Both her hands are on her hips.
Her walk commanding, in charge, fearless.
What they see is what they think they need to break.
What she deems as an expression of her femininity they deem as sexual.
They think Fiordelise is an open invitation.
They think her smile is a yes to anything and anyone.
Never do they halt to wonder whether it is just her happiness showing on her face.
A solitary one, yes, on her own, it does exist.
Fiordelise is frowned upon as she passes through the streets.
An affront to the manhood residing on the sidewalks.
Her apathy is regarded as a flirtation, a dare, a challenge, more than welcome.
She is a her, so she has something to hide, an appetite, not an easy ride with her.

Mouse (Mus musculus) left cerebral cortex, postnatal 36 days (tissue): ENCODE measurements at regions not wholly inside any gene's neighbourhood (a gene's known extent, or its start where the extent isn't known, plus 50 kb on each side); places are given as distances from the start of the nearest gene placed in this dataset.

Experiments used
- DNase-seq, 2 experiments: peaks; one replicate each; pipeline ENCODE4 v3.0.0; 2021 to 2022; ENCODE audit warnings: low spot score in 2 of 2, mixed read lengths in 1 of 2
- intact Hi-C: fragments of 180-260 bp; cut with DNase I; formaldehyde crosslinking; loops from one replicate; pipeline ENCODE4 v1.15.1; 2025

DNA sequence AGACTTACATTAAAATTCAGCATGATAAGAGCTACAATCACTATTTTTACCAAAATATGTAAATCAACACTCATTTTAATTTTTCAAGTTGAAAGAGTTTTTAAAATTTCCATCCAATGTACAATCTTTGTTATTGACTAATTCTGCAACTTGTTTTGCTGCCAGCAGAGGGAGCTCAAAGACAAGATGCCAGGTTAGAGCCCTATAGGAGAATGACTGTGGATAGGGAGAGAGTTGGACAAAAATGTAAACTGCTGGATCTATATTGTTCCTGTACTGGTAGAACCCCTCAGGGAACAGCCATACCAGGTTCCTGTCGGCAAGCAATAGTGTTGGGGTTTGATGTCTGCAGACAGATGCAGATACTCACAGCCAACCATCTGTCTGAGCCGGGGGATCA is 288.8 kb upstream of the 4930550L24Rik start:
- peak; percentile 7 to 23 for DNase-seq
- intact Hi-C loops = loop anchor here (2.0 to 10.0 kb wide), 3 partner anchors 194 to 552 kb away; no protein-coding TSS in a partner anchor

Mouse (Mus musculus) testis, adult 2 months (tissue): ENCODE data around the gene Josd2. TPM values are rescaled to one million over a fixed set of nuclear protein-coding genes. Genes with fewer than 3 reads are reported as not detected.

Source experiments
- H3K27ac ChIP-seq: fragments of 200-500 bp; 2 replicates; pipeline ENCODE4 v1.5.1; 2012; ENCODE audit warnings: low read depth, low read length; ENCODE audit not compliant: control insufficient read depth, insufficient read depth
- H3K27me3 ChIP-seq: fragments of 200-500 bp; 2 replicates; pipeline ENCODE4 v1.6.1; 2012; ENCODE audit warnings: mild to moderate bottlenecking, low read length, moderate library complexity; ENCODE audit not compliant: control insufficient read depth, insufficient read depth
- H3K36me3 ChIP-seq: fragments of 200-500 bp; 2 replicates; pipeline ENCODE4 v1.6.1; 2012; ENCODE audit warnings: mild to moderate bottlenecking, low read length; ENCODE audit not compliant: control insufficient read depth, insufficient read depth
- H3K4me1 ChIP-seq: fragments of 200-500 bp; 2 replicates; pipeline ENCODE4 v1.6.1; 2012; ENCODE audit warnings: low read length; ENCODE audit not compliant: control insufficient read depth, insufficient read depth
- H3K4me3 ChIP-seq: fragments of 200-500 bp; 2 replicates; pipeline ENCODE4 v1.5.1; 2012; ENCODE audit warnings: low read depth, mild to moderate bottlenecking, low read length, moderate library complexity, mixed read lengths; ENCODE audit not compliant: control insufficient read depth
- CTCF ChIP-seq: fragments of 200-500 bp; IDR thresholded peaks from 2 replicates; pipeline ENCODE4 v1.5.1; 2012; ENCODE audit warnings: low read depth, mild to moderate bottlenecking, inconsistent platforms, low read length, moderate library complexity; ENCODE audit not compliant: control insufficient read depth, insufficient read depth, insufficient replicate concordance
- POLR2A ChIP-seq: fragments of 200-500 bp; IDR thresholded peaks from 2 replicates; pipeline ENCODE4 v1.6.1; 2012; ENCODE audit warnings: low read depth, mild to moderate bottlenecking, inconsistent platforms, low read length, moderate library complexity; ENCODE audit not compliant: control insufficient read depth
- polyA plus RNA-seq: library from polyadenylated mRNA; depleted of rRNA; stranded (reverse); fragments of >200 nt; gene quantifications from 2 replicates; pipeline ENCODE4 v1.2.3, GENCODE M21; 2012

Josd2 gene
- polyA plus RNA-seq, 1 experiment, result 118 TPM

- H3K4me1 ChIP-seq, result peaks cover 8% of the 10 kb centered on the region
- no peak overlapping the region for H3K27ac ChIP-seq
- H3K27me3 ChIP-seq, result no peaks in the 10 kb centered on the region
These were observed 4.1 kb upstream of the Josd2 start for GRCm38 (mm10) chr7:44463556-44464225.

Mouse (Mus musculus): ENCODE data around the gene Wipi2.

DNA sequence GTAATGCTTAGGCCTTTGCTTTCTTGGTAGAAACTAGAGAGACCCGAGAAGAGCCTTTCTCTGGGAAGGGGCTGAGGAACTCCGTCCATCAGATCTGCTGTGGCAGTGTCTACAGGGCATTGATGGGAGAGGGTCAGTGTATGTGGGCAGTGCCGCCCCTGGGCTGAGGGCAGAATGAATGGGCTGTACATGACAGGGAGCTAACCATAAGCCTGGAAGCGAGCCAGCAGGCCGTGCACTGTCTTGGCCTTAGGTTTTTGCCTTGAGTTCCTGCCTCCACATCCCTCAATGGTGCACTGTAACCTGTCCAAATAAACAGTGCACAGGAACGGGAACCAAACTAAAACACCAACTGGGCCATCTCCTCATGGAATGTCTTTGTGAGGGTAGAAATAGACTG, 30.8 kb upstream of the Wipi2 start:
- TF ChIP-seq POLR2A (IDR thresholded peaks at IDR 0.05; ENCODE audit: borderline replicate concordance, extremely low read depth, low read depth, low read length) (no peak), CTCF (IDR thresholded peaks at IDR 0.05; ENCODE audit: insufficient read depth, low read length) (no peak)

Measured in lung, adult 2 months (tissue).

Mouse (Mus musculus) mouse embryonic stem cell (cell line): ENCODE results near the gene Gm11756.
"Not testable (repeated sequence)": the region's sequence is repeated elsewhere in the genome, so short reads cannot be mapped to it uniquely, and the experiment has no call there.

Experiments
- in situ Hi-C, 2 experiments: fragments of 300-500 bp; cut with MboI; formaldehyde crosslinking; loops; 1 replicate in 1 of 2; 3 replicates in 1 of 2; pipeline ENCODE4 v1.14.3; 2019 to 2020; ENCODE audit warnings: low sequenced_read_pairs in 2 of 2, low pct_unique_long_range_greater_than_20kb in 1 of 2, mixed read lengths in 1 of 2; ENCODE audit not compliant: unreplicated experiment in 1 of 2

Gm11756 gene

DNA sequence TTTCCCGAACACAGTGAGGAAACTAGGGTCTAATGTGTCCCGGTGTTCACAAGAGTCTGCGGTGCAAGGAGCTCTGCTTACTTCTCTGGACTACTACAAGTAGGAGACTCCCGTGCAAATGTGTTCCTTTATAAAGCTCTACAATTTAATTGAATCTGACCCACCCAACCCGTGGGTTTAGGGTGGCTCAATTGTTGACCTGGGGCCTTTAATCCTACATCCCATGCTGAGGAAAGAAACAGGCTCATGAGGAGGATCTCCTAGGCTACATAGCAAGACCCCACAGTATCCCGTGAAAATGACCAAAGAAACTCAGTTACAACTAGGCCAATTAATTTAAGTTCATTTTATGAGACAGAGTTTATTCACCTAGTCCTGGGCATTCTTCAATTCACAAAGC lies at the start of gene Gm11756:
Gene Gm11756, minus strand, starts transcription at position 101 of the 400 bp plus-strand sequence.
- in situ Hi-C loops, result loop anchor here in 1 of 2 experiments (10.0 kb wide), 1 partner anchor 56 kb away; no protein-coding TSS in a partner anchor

The price just went up, the interest, the competition.
What does it matter who she really is?
What she really thinks?
Has anyone heard her speak yet?
They think Fiordelise is clueless because she ignores and remains silent.
And yet she figured them all out from the get-go.
Nothing is easier than to know the voodoo doll.
Adoration from men earns you the hatred of women.
Fiordelise knows how they define adoration, it’s a quick walk through the park.
A one on one show behind dark walls. Realities getting twisted into fiction as an aftermath.
She is the one who has everything to lose.
Their honour can only become greater and it is always her body on the battlefield.
They pirouette and force their pawns.
The pawns themselves forgetting all about their own consciousness.
They play a game designed by martyrs of the cause, who can only win, it is never fair.
That’s why Fiordelise comes home, and it is not empty, it is full of women.
Teaching them that femininity and sexuality are not the same and that if they can get
Ahead of the game, they may as well eradicate it from the hands of the sole master players.
“Portrait of Countess Varvara Musina-Pushkina” by Valentin Serov (1865-1911)